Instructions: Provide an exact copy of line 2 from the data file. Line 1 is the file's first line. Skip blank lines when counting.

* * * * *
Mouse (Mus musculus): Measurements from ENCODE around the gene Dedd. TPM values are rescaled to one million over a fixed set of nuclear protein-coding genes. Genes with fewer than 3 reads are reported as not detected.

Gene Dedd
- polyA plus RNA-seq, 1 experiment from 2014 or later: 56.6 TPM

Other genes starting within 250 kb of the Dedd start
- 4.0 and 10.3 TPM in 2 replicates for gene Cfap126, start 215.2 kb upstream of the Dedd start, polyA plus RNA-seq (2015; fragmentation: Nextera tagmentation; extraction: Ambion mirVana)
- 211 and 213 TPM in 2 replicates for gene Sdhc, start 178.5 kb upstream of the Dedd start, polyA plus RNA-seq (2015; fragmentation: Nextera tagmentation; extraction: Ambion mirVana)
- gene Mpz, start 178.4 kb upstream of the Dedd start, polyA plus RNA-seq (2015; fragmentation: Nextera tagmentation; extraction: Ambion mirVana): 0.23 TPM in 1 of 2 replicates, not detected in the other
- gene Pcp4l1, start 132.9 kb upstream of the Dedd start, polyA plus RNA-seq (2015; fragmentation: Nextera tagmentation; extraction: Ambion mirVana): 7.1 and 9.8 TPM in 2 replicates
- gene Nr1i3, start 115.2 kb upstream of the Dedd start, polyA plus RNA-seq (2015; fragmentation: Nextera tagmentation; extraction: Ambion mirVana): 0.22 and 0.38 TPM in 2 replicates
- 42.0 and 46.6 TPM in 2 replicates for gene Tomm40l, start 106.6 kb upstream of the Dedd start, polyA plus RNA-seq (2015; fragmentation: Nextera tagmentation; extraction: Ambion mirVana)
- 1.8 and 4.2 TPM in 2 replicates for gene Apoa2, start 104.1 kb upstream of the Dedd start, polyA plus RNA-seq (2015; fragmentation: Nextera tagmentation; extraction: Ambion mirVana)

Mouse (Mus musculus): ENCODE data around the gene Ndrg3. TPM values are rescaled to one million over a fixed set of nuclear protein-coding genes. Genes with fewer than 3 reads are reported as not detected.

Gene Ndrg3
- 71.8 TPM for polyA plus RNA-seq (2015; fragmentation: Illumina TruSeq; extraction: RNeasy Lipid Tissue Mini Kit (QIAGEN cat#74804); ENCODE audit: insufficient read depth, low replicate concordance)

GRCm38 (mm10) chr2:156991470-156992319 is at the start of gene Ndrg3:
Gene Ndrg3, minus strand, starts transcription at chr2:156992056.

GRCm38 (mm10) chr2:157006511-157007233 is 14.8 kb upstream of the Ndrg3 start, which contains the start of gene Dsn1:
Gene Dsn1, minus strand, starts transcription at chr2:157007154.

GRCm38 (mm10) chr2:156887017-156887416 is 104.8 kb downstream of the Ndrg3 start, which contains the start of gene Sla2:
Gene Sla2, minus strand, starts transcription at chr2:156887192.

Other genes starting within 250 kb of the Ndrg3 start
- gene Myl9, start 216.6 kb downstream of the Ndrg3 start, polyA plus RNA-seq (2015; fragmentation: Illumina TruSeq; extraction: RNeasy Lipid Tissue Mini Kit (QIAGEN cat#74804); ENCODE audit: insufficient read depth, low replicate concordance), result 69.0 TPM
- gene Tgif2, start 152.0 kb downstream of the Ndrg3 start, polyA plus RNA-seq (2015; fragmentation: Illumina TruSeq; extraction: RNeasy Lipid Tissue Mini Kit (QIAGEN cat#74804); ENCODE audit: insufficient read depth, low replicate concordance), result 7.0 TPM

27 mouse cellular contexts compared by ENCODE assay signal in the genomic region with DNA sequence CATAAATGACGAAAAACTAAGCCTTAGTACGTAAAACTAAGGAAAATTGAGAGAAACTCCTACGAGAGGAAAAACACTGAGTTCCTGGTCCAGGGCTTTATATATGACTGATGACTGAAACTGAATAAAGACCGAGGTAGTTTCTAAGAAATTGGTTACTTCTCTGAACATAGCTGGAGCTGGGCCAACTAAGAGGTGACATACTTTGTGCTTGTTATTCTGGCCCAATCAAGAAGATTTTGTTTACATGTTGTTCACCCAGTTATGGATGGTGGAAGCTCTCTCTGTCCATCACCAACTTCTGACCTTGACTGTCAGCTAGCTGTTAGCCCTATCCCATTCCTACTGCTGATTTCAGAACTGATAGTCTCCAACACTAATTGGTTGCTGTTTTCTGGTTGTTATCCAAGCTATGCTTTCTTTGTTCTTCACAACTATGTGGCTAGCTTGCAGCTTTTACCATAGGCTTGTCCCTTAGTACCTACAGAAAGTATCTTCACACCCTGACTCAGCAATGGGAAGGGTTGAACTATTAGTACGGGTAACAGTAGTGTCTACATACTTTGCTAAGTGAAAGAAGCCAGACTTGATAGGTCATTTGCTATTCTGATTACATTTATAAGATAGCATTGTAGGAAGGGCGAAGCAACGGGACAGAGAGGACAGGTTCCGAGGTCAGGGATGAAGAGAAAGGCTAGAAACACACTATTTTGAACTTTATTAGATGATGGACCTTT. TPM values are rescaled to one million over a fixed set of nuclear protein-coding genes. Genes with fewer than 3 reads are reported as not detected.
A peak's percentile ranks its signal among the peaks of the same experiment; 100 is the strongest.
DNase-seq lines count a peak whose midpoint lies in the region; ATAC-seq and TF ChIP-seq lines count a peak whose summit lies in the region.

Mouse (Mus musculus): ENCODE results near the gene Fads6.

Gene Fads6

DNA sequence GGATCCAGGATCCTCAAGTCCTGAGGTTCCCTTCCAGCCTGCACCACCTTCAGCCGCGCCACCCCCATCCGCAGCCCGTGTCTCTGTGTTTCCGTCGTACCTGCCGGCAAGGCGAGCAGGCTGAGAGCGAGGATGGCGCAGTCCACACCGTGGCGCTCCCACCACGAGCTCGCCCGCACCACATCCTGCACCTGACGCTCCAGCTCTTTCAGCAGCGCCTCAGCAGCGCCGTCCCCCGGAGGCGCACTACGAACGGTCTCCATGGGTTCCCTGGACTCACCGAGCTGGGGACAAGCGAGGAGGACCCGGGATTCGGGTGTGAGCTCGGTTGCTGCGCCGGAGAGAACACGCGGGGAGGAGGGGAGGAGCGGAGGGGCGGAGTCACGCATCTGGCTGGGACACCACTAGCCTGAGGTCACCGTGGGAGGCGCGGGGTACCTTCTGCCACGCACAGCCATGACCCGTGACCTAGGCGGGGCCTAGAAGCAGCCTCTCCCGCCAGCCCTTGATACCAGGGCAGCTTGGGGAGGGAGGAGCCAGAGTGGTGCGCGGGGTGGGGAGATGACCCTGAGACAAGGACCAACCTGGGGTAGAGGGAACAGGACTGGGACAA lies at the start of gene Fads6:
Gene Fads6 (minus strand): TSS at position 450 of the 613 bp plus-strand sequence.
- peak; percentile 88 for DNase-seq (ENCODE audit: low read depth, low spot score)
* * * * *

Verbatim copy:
Gene Dedd